I know, my fellow Linux fans, I know, what about Linux Mint? Mint is a wonderful distro. And so is Mageia, and Fedora, and PCLinuxOS, and openSUSE, and Bohdi, and so many more. Linux is a feast of riches. OSDisc.com offers many Linux distros on USB sticks, so feel free to go nuts and use whatever one you want.

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OpenSSL and Linux: A Tale of Two Open-Source Projects

Filed under
Linux
Security

Linux, arguably the world’s most emblematic open-source project, provides a counterpoint to OpenSSL’s problems. Volunteers all over the world submit seven changes to Linux every hour, and millions of lines of code improvements and fixes are voluntarily added to the software every year. Over 180 major companies, including Hewlett-Packard, Oracle, IBM and Samsung, every year contribute around half a million dollars to the Linux Foundation, the nonprofit that supports the Linux system.

So what explains the discrepancy between the inattention to OpenSSL and the great fortune of Linux? Good old lack of awareness, experts say.

Open-source advocates and participants say Linux has simply had the benefit of strong brand ambassadors and better name recognition than OpenSSL.

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Borderlands Is Being Considered For Linux

Filed under
GNU
Linux
Gaming

Randy mentioned in a Tweet on Friday night, "It seems reddit wants a Linux port of Borderlands 2. I'll probably chat with some folks on twitter about that this weekend."

While that seems rather positive for Linux gamers, in a follow-up Tweet, Pitchford mentioned, "who said there will be a Linux port - I just want to learn more about customer interests there."

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Valve Has Turned On The Greenlight For 34 More Linux Games This April

Filed under
GNU
Linux
Gaming

That's right folks Valve are bringing the easter cheer lighting the way for another 34 Linux games to come out on Steam!

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eRacks Keeps Pushing Linux, Open-Source Systems After 15 Years

Filed under
Linux

eRacks primarily focuses upon pushing high-end, rackmount servers that run various Linux distributions (Ubuntu, Debian, CentOS, Fedora, et al) along with popular BSD operating systems like NetBSD and FreeBSD. However, eRacks also offers a limited range of branded laptops/notebooks, firewall servers, and other products. Their newest laptops from eRacks are Linux-loaded versions of the ASUS Zenbook laptops and ultrabooks.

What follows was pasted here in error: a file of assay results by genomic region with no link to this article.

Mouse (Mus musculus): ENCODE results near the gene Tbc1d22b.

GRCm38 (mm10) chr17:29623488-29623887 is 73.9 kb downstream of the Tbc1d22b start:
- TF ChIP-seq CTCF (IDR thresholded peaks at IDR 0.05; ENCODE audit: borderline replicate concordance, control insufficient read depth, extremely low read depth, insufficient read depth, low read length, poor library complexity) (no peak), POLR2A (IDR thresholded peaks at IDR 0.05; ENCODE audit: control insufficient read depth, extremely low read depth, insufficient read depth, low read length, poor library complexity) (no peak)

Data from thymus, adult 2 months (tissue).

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More in Tux Machines

Development Functional Programming in JavaScript and Learning to Code

  • An introduction to functional programming in JavaScript
    When Brendan Eich created JavaScript in 1995, he intended to do Scheme in the browser. Scheme, being a dialect of Lisp, is a functional programming language. Things changed when Eich was told that the new language should be the scripting language companion to Java. Eich eventually settled on a language that has a C-style syntax (as does Java), yet has first-class functions. Java technically did not have first-class functions until version 8, however you could simulate first-class functions using anonymous classes. Those first-class functions are what makes functional programming possible in JavaScript. JavaScript is a multi-paradigm language that allows you to freely mix and match object-oriented, procedural, and functional paradigms. Recently there has been a growing trend toward functional programming. In frameworks such as Angular and React, you'll actually get a performance boost by using immutable data structures. Immutability is a core tenet of functional programming. It, along with pure functions, makes it easier to reason about and debug your programs. Replacing procedural loops with functions can increase the readability of your program and make it more elegant. Overall, there are many advantages to functional programming.
  • Learning to Code in One’s Own Language
    I recently published a paper with Sayamindu Dasgupta that provides evidence in support of the idea that kids can learn to code more quickly when they are programming in their own language. Millions of young people from around the world are learning to code. Often, during their learning experiences, these youth are using visual block-based programming languages like Scratch, App Inventor, and Code.org Studio. In block-based programming languages, coders manipulate visual, snap-together blocks that represent code constructs instead of textual symbols and commands that are found in more traditional programming languages.